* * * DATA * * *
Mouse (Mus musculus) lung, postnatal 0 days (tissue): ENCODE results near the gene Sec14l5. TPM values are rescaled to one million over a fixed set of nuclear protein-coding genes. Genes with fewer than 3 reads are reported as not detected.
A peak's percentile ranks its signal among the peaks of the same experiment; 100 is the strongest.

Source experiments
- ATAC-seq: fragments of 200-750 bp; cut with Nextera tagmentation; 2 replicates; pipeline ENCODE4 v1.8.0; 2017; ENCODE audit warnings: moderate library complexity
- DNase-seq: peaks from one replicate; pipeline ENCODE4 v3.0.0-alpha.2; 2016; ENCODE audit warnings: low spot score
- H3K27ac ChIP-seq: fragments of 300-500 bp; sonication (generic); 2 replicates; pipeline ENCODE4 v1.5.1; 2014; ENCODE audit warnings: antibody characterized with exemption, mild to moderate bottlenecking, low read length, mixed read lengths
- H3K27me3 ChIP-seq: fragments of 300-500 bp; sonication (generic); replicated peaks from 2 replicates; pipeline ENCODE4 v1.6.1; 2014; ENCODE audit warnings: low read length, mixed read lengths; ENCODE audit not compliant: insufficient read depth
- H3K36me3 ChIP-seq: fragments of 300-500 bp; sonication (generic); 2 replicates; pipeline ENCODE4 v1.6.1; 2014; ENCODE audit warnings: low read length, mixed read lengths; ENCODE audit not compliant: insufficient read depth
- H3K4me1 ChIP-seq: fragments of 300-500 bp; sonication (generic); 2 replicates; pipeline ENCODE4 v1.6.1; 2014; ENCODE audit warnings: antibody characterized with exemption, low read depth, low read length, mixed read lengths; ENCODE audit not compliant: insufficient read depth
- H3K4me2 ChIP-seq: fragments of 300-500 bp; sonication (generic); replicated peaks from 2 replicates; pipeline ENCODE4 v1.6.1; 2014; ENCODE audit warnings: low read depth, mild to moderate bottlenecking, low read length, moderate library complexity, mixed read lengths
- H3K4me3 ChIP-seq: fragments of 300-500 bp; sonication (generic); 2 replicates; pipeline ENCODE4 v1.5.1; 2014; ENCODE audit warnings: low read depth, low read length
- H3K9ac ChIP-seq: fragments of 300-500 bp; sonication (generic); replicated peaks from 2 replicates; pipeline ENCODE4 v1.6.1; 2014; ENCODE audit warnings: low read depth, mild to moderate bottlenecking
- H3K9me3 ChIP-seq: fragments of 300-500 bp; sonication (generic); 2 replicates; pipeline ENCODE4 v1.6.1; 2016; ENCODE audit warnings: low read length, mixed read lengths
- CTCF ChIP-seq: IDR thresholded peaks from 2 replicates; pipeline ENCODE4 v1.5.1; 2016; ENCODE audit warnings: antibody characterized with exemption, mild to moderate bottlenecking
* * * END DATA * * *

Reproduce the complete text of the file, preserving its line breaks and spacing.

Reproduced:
Mouse (Mus musculus) lung, postnatal 0 days (tissue): ENCODE results near the gene Sec14l5. TPM values are rescaled to one million over a fixed set of nuclear protein-coding genes. Genes with fewer than 3 reads are reported as not detected.
A peak's percentile ranks its signal among the peaks of the same experiment; 100 is the strongest.

Source experiments
- ATAC-seq: fragments of 200-750 bp; cut with Nextera tagmentation; 2 replicates; pipeline ENCODE4 v1.8.0; 2017; ENCODE audit warnings: moderate library complexity
- DNase-seq: peaks from one replicate; pipeline ENCODE4 v3.0.0-alpha.2; 2016; ENCODE audit warnings: low spot score
- H3K27ac ChIP-seq: fragments of 300-500 bp; sonication (generic); 2 replicates; pipeline ENCODE4 v1.5.1; 2014; ENCODE audit warnings: antibody characterized with exemption, mild to moderate bottlenecking, low read length, mixed read lengths
- H3K27me3 ChIP-seq: fragments of 300-500 bp; sonication (generic); replicated peaks from 2 replicates; pipeline ENCODE4 v1.6.1; 2014; ENCODE audit warnings: low read length, mixed read lengths; ENCODE audit not compliant: insufficient read depth
- H3K36me3 ChIP-seq: fragments of 300-500 bp; sonication (generic); 2 replicates; pipeline ENCODE4 v1.6.1; 2014; ENCODE audit warnings: low read length, mixed read lengths; ENCODE audit not compliant: insufficient read depth
- H3K4me1 ChIP-seq: fragments of 300-500 bp; sonication (generic); 2 replicates; pipeline ENCODE4 v1.6.1; 2014; ENCODE audit warnings: antibody characterized with exemption, low read depth, low read length, mixed read lengths; ENCODE audit not compliant: insufficient read depth
- H3K4me2 ChIP-seq: fragments of 300-500 bp; sonication (generic); replicated peaks from 2 replicates; pipeline ENCODE4 v1.6.1; 2014; ENCODE audit warnings: low read depth, mild to moderate bottlenecking, low read length, moderate library complexity, mixed read lengths
- H3K4me3 ChIP-seq: fragments of 300-500 bp; sonication (generic); 2 replicates; pipeline ENCODE4 v1.5.1; 2014; ENCODE audit warnings: low read depth, low read length
- H3K9ac ChIP-seq: fragments of 300-500 bp; sonication (generic); replicated peaks from 2 replicates; pipeline ENCODE4 v1.6.1; 2014; ENCODE audit warnings: low read depth, mild to moderate bottlenecking
- H3K9me3 ChIP-seq: fragments of 300-500 bp; sonication (generic); 2 replicates; pipeline ENCODE4 v1.6.1; 2016; ENCODE audit warnings: low read length, mixed read lengths
- CTCF ChIP-seq: IDR thresholded peaks from 2 replicates; pipeline ENCODE4 v1.5.1; 2016; ENCODE audit warnings: antibody characterized with exemption, mild to moderate bottlenecking